And seeking out the items with happy endings gave me an unexpected bonus result: a better frame of mind. I read once that we feel what we think. Seeking out the joyous stories for readers, the ones that bring me to tears—of inspiration, not pain—propelled me to start living in that happier, more optimistic space. Hope was restored again.

So yesterday when I ran the story about my interview with sports star Troy Westwood on the horrors of dog fighting and Michael Vick, I thought I’d close with a shot of a happier time. Troy and I in our teenaged awkwardness, dressed up in full fancy ‘80s regalia, on our way out to a family wedding.

I almost didn’t post the shot because I didn’t want to frivolously detract from the serious nature of my story. But remembering the advice from my creative mentors, I reluctantly decided to give the piece an upbeat ending.

Little did I know my atrocious ‘80s hairdo would be what caught readers’ eyes, and give them something to laugh at. Every email I received mentioned the bird’s nest appropriate for a bald eagle.

So, in the spirit of good humor, I’ve dug up a few more for your viewing pleasure.

Let’s just say my hair is ending this story on a high note.


Notice the top of my hair didn't even fit into the photo. It wasn't the first time that happened in a picture.

Photo courtesy of the Winnipeg Free Press

Who could forget the crimping iron?


When I wrote for the Winnipeg Free Press in Manitoba, there would always be times when photographers needed a model at the last minute. Here I had been dragged in to get the shot for a story about the fur industry. I was already rescuing animals and clearly not impressed with modeling the coat. I remember feeling pretty disgusted about being wrapped up in dead animal fur.

Monday, August 24, 2009

A Troy story

Troy Westwood's notoriety north of the line rivals Vick's prominence stateside.


Anybody even vaguely acquainted with me knows that I am no Sporty Spice. I was the kid hiding out in the bathroom stall at school during gym class. I’d lock the door and stand on the toilet seat to make my feet invisible to hall monitors searching for stragglers.

So when Michael Vick was given the go-ahead to play in the NFL, I was astonished that his reputation as a sadistic dog torturer hadn’t tanked his career. And when the Philadelphia Eagles signed the quarterback for a cool $7 million two-year contract, my amazement grew.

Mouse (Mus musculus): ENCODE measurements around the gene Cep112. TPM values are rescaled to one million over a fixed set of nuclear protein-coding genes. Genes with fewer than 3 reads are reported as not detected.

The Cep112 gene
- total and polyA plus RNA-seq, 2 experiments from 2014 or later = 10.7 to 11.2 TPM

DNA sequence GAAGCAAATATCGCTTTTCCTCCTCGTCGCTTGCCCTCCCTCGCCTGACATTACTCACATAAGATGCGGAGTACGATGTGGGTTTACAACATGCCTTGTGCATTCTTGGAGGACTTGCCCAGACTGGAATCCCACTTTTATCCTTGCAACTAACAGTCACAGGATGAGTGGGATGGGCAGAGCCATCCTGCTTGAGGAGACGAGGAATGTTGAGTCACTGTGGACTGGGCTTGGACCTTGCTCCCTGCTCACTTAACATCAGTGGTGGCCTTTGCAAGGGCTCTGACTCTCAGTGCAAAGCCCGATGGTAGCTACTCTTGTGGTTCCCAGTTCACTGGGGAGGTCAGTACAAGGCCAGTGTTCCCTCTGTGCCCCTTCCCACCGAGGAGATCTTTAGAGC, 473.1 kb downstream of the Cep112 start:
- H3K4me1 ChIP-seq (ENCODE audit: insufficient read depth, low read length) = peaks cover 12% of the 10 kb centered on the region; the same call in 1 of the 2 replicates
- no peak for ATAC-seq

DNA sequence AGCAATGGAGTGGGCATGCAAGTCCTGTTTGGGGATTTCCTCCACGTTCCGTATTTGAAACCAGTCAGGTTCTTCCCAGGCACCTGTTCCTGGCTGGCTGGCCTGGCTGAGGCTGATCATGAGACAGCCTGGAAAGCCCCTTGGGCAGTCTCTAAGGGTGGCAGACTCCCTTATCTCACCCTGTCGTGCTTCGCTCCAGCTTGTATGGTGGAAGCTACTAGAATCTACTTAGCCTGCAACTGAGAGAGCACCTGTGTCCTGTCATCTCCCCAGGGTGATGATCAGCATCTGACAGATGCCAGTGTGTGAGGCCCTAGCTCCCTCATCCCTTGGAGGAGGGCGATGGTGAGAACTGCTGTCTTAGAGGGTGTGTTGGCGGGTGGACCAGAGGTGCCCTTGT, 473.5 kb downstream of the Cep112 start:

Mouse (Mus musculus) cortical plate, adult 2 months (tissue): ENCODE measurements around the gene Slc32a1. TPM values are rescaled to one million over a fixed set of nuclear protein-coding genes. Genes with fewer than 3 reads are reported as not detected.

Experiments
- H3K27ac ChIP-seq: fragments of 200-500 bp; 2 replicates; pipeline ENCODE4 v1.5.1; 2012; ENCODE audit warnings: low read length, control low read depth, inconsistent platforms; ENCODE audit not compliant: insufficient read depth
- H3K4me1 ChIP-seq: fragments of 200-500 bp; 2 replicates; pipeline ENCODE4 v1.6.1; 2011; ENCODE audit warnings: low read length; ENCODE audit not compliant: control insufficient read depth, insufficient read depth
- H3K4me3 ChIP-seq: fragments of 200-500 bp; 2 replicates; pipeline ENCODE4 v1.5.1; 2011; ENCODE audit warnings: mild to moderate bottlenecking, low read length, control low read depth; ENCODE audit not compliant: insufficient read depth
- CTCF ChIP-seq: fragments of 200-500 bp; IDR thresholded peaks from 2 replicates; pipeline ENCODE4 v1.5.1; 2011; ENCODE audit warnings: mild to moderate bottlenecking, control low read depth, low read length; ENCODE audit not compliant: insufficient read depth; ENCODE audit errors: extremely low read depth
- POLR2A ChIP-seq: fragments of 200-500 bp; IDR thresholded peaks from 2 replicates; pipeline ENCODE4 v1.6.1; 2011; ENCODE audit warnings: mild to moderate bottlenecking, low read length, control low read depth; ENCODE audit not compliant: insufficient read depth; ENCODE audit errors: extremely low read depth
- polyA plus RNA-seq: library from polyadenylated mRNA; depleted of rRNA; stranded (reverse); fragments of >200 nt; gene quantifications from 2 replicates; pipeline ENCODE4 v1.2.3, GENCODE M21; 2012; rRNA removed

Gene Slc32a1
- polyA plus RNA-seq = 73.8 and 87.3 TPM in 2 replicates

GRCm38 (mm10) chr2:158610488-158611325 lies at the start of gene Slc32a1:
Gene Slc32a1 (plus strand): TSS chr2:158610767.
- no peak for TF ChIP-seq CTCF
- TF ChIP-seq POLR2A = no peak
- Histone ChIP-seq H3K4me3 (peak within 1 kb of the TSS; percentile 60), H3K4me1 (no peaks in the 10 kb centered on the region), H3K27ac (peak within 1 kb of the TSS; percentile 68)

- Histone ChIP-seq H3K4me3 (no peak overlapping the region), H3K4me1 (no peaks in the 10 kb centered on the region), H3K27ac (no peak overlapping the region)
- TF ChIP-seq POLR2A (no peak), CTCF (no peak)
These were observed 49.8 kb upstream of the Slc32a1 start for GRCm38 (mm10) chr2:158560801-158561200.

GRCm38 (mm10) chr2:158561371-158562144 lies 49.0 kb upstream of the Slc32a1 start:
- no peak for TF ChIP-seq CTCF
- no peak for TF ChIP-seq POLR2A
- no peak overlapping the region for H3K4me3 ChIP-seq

As an outsider looking in, I’ve noticed that sports stars are portrayed as being more than athletically gifted. Much emphasis is also placed on them being stellar community leaders involved in charities and other high-minded pursuits.

In my struggle to understand the Michael Vick issue from all angles, I called up an old friend—who’s also my high school sweetheart, by the way—because I knew he would throw fresh light on the controversy. He’s articulate and outspoken, and controversial at times in his own way.

Just like Vick, Troy Westwood is a #7, but he played in the CFL. The 17-year veteran kicker for the Winnipeg Blue Bombers is the longest-serving player, and holds more than 30 team records. He’s the fourth-best scorer in CFL history. The 290 games he’s played ranks seventh in league history. His retirement last year has him most certainly bound for the Hall of Fame.

These days, he's a morning co-host on QX104 FM radio in Winnipeg, and a case manager for Family Connections, an inner-city organization that reunites children with their parents.

Troy had watched Vick’s interview on 60 Minutes last Sunday, and he didn’t take his comments at face value.

“Any time you have to read from a written statement, I’d question how from the heart it is,” Troy said, although he added that he’s reluctant to judge Vick’s sincerity from afar.

Troy said the 18 months Vick served of his 23-month sentence was too short, in his opinion. But he also believes in second chances.

“If someone comes out of incarceration, man or woman, they should be allowed to seek employment. That’s his profession. Someone’s got to be willing to offer you employment.”

Troy explained that Vick’s signing wasn’t surprising. And that—in the face of a sporting culture focused on winning—animal lovers might view it as a victory that so many teams refused to sign a player with such promise.

“All that matters is winning. That’s the culture of professional sport. Winning is it.”

Because managers’ heads land on the chopping block if a team doesn’t nab the wins, that means anything goes, Troy said. “There are rapists and murderers in the NFL. Any means justifies the end in professional sports.”

Troy wasn’t surprised to hear about Vick’s dog fighting involvement, because he’s heard locker room chatter about the blood sport before.

“For the past 15 years, I’ve heard guys from the southern states talking about it. It’s cultural,” Troy said.

I asked him: Is it even possible for a man who spent five years inflicting torture and suffering upon dozens of innocent animals to have the ability to change after a short stint in jail?

“The answer to that question only Michael Vick knows,” Troy said.

Whether Michael Vick plays or doesn’t play, repents or doesn’t repent, I know this much is true—his arrest has been a godsend for bringing dog fighting and its inherent cruelty into the public spotlight.